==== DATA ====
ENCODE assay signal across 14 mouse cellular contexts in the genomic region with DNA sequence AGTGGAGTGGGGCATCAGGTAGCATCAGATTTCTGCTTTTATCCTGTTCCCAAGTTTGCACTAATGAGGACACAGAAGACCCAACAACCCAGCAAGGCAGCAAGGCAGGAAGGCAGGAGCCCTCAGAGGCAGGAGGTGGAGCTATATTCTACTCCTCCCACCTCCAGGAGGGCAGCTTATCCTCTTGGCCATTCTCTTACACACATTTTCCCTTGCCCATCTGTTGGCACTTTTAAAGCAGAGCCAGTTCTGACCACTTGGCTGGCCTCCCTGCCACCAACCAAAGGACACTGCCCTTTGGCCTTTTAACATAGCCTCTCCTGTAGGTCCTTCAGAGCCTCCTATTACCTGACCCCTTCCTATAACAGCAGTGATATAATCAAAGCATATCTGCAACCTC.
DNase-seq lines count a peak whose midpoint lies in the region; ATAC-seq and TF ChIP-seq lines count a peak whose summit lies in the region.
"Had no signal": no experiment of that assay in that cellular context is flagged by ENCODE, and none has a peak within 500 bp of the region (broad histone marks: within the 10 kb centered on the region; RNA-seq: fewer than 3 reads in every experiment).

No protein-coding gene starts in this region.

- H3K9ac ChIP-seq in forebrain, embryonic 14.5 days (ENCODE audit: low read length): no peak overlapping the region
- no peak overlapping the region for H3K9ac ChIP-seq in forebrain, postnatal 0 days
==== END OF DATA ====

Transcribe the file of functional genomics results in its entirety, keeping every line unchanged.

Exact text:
ENCODE assay signal across 14 mouse cellular contexts in the genomic region with DNA sequence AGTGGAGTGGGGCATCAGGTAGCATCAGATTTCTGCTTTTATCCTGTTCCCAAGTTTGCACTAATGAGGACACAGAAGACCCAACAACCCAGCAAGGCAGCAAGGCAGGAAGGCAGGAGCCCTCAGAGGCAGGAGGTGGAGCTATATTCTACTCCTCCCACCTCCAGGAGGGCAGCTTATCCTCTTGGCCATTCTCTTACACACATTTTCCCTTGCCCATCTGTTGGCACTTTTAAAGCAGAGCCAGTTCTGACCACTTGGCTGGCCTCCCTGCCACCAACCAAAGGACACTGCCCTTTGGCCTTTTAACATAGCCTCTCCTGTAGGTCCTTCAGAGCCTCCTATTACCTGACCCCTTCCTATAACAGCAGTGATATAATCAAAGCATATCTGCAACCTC.
DNase-seq lines count a peak whose midpoint lies in the region; ATAC-seq and TF ChIP-seq lines count a peak whose summit lies in the region.
"Had no signal": no experiment of that assay in that cellular context is flagged by ENCODE, and none has a peak within 500 bp of the region (broad histone marks: within the 10 kb centered on the region; RNA-seq: fewer than 3 reads in every experiment).

No protein-coding gene starts in this region.

- H3K9ac ChIP-seq in forebrain, embryonic 14.5 days (ENCODE audit: low read length): no peak overlapping the region
- no peak overlapping the region for H3K9ac ChIP-seq in forebrain, postnatal 0 days